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Audio editors aside from Audacity?
SonicBooom!
post Feb 16 2011, 07:02
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I was wondering if there's an audio editor that can do everything Audacity can do (eg. normalize, reverse, etc.) except it is not like Audacity that if you import an MP3, edit it then export it as an MP3, you are thus losing quality twice.. unsure.gif Perhaps non-destructive editing.


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dreamliner77
post Feb 16 2011, 08:10
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http://mpesch3.de1.cc/mp3dc.html

Most audio editing software works on wav file, or more precisely, pcm data. To edit mp3 data, an editor must know how to deal with frames and buffers so you need one dedicated to mp3's like mp3directcut. IMHO, it's best to track down your source as wav or flac.


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Billytheonion
post Feb 16 2011, 13:59
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If you are using OS X take a look at Fission http://www.rogueamoeba.com/fission/ i find it superb for quick edits.
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DonP
post Feb 16 2011, 17:55
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I don't know that you can go much beyond cut and paste* before you start stepping on things the original encoder did for efficiency. Then the editor would have to figure out how to work around that. Unless you are only making fancy edits in small regions and are willing to accept transcoding style degradation in those spots while preserving the majority of the file.

*edit: as posted earlier, even with this, the editor has to know about what chunks the encoder uses.

This post has been edited by DonP: Feb 16 2011, 17:58
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AndyH-ha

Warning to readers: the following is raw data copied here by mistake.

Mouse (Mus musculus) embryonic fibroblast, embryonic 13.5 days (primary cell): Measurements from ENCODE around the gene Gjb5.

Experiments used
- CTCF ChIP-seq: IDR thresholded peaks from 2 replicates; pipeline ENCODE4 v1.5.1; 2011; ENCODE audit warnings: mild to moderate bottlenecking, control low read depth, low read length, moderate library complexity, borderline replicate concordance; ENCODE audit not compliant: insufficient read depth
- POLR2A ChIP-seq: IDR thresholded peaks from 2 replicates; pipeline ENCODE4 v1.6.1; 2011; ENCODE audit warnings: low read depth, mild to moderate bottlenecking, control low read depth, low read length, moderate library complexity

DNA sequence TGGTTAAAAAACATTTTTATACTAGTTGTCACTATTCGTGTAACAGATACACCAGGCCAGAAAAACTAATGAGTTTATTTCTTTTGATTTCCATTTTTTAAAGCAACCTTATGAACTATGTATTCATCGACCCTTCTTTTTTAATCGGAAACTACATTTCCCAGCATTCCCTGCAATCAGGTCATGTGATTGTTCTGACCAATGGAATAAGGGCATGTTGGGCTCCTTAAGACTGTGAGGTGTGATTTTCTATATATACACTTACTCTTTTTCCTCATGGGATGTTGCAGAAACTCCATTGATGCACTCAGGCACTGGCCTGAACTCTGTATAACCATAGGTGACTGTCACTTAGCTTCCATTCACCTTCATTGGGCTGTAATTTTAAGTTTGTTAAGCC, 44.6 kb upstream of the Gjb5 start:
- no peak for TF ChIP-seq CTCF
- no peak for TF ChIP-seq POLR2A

post Feb 16 2011, 19:17
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Just in case it isn’t clear, the message is, if you need to do editor things much beyond break the file into several smaller files, or patch several smaller files into one larger files (i.e.“normalize, reverse, etc”) you have to use a real editor and that means decoding to PCM before editing.

This post has been edited by AndyH-ha: Feb 16 2011, 19:19
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mixminus1
post Feb 16 2011, 20:26
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In addition to frame-based editing, you can adjust the level of MP3 (and AAC) files losslessly by changing the global gain value that is stored in each frame. That value is used by the decoder to adjust the level of its PCM output, so the encoded audio data is unaltered.

The one caveat is that you are limited to 1.5 dB steps, but considering the alternative of re-encoding, it's a pretty minor limitation.

The aforementioned MP3DirectCut can do this type of editing to MP3s (it even has a normalizing feature, although, as stated, you're limited to 1.5 dB precision), and while I haven't tried it, it appears that the program that Billytheonion linked to, Fission, can do the same to AACs, as well.


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SonicBooom!
post Feb 23 2011, 04:44
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QUOTE (AndyH-ha @ Feb 17 2011, 02:17) *
Just in case it isn’t clear, the message is, if you need to do editor things much beyond break the file into several smaller files, or patch several smaller files into one larger files (i.e.“normalize, reverse, etc”) you have to use a real editor and that means decoding to PCM before editing.


Maybe this is the only way to go wink.gif Thanks, guys!


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